http://www.chron.com/jobs/article/Online-courses-prep-tomorrow-s-leaders-6177143.php

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Learning online offers many financial benefits

April 10th, 2015
By Jan Burns, Houston Chronicle
Though not all online programs have less expensive tuition than traditional schools, the associated costs can be lower. “The financial benefits of enrolling in online programs at universities is that students do not have to pay commuting expenses, may not need additional child care, and most likely will be able to continue in their current employment while in school as they can manage their own schedule and do their coursework around their families and work obligations,” said Vickie S. Cook, Ph.D., director, Center for Online Learning, research and service/research associate professor, University of Illinois at Springfield.

http://www.chron.com/jobs/article/Learning-online-offers-many-financial-benefits-6177193.php

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Starbucks and Arizona State U. Will Expand Tuition-Discount Partnership

April 9th, 2015
By Goldie Blumenstyk, Chronicle of Higher Ed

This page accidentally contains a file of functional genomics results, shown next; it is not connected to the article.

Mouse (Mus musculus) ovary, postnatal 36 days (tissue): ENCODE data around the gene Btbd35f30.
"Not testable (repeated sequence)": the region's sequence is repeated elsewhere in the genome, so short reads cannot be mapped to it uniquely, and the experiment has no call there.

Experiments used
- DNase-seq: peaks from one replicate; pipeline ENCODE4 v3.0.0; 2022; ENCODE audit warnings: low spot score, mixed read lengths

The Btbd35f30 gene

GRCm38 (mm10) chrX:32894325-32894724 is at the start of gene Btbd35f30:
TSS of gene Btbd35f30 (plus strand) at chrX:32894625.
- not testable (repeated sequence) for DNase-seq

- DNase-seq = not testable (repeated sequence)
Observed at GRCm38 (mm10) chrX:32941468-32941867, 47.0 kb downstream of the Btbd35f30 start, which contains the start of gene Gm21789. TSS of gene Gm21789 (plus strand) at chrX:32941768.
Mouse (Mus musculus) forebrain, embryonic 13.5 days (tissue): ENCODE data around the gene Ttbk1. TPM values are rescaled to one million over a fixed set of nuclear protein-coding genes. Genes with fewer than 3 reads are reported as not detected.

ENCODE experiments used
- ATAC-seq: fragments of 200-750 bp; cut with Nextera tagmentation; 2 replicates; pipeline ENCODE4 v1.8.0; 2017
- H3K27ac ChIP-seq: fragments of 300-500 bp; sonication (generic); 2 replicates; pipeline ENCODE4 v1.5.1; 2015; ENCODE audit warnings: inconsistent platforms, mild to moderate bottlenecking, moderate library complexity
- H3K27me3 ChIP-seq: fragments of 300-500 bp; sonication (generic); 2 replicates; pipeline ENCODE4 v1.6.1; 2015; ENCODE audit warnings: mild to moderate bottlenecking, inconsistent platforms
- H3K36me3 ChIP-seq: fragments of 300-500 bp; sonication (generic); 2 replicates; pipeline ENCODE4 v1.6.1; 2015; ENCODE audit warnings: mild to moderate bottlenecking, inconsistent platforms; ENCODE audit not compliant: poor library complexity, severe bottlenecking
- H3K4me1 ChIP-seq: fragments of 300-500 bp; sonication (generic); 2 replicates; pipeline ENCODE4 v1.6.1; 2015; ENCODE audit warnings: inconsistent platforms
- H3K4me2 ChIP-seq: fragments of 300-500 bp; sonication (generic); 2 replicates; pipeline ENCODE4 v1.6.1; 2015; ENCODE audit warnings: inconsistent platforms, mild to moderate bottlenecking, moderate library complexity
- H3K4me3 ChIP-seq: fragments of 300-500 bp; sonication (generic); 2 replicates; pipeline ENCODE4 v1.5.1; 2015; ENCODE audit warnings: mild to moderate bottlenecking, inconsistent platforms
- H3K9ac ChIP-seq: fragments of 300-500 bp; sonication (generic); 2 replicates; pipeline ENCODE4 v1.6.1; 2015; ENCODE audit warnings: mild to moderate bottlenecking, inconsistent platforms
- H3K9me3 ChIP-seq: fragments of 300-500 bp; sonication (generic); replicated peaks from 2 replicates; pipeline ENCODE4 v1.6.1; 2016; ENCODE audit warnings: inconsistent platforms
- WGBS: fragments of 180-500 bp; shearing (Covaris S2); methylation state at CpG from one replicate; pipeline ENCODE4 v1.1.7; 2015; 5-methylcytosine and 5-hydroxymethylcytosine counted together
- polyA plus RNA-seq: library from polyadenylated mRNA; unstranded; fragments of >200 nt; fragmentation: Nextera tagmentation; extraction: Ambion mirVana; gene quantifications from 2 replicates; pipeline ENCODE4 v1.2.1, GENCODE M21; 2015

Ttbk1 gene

Starbucks and Arizona State University announced on Monday that they will expand the full benefits of their tuition-discounting partnership to include Starbucks employees who have not yet accrued 60 college credits. ASU’s president, Michael M. Crow, said they were doing so because of continuing demand and the success of the initial program — since the summer, about 3,400 Starbucks employees submitted completed applications, 3,000 were accepted, and nearly 2,000 enrolled. Under the arrangement, the university provides a guaranteed scholarship — effectively a tuition discount — to all Starbucks students who attend ASU Online. The students are also eligible for federal Pell Grants and need-based financial aid from the university. Starbucks reimburses employees for the remaining amounts not covered by the discounts and federal financial aid. (Initially it did so every time students finished 21 credits. It now will provide the reimbursements after each semester.)

http://chronicle.com/article/StarbucksArizona-State-U/229127/

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3 Ways You Can Use Nontraditional Education to Win the War for talent